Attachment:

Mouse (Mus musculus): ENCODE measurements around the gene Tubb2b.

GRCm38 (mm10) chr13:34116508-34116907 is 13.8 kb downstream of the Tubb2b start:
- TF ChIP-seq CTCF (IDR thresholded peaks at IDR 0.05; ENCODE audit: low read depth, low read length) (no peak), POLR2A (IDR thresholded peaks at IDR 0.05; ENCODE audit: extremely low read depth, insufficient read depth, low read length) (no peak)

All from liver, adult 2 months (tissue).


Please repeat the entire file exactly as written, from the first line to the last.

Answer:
Mouse (Mus musculus): ENCODE measurements around the gene Tubb2b.

GRCm38 (mm10) chr13:34116508-34116907 is 13.8 kb downstream of the Tubb2b start:
- TF ChIP-seq CTCF (IDR thresholded peaks at IDR 0.05; ENCODE audit: low read depth, low read length) (no peak), POLR2A (IDR thresholded peaks at IDR 0.05; ENCODE audit: extremely low read depth, insufficient read depth, low read length) (no peak)

All from liver, adult 2 months (tissue).